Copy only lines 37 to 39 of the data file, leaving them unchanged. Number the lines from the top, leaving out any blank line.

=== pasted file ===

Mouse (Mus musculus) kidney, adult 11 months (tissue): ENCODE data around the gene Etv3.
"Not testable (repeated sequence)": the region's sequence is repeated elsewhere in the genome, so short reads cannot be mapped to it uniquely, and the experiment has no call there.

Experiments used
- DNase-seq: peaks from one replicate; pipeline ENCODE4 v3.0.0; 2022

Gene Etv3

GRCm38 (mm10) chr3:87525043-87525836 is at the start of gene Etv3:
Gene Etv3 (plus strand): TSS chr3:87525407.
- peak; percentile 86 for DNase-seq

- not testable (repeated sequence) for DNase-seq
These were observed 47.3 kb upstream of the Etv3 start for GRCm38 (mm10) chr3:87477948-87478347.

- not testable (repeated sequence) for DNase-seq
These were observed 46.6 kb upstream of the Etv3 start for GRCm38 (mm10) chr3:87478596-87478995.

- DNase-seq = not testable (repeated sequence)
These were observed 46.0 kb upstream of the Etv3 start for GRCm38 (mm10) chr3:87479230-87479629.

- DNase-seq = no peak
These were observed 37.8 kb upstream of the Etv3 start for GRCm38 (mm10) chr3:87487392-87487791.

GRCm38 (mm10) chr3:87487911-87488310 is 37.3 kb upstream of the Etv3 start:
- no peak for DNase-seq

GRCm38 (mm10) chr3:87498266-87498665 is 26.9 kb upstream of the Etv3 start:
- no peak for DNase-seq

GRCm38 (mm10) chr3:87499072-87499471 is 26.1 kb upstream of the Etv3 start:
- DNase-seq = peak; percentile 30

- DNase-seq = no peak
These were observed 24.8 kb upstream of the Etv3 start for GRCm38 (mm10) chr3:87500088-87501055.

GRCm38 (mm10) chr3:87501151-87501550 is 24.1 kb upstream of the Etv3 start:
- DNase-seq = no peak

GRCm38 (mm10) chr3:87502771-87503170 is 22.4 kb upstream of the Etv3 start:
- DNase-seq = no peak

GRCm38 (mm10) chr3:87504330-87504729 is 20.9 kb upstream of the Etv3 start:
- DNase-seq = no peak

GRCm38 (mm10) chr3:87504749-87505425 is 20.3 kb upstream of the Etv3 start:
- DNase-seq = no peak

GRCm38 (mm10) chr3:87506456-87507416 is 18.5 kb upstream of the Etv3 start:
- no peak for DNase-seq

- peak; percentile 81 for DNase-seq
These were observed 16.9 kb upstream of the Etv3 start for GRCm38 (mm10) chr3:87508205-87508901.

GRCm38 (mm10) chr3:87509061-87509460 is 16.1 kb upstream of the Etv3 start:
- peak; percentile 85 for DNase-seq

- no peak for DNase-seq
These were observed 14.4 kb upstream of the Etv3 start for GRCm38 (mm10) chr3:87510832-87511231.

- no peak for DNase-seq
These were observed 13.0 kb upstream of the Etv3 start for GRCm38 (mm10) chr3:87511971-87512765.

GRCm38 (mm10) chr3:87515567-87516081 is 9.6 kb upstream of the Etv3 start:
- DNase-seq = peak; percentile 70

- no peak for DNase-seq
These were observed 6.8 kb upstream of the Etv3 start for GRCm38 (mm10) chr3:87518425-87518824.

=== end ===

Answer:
GRCm38 (mm10) chr3:87509061-87509460 is 16.1 kb upstream of the Etv3 start:
- peak; percentile 85 for DNase-seq

- no peak for DNase-seq